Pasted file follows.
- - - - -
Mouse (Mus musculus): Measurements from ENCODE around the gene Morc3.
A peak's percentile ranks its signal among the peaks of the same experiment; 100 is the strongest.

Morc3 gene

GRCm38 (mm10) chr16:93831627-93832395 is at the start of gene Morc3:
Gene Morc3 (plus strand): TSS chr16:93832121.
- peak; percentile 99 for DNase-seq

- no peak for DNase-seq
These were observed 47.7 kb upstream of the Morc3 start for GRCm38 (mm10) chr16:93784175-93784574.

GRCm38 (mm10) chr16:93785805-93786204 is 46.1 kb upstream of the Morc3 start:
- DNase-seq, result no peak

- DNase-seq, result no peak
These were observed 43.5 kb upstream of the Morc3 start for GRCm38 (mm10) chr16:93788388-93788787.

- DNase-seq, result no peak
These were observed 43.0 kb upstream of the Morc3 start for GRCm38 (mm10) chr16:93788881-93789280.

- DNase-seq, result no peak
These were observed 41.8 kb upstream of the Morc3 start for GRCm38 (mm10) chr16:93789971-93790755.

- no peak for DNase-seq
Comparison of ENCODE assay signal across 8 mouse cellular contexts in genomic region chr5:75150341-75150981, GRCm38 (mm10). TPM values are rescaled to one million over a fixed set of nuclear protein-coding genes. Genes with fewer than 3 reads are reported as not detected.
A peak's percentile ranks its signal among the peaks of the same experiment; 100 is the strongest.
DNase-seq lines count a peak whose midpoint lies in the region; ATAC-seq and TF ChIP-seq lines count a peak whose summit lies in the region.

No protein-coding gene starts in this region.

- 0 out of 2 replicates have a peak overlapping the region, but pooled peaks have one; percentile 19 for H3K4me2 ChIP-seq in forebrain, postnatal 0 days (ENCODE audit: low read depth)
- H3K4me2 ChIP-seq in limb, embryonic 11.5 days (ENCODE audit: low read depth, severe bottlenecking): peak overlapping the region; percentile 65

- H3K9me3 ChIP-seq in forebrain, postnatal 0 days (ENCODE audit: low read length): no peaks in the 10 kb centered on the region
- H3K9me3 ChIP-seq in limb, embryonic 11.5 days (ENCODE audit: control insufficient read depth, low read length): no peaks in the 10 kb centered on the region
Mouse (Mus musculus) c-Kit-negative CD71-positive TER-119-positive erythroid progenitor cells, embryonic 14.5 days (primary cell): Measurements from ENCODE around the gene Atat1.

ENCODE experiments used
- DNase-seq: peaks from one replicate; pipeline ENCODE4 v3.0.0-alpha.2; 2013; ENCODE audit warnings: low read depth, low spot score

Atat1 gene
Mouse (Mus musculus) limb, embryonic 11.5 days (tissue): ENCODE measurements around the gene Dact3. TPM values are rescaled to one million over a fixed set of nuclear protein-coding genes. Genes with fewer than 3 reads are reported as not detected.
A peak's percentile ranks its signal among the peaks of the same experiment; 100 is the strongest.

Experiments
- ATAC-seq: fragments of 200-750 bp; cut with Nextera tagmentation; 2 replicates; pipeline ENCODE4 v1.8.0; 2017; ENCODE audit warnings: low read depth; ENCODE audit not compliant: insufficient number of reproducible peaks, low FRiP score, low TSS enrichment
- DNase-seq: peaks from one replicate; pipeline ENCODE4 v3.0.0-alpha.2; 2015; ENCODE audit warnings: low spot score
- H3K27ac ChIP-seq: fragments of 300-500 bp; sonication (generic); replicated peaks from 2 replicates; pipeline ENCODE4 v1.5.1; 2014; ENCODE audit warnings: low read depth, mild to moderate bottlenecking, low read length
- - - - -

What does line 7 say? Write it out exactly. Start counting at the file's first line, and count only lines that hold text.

- no peak for DNase-seq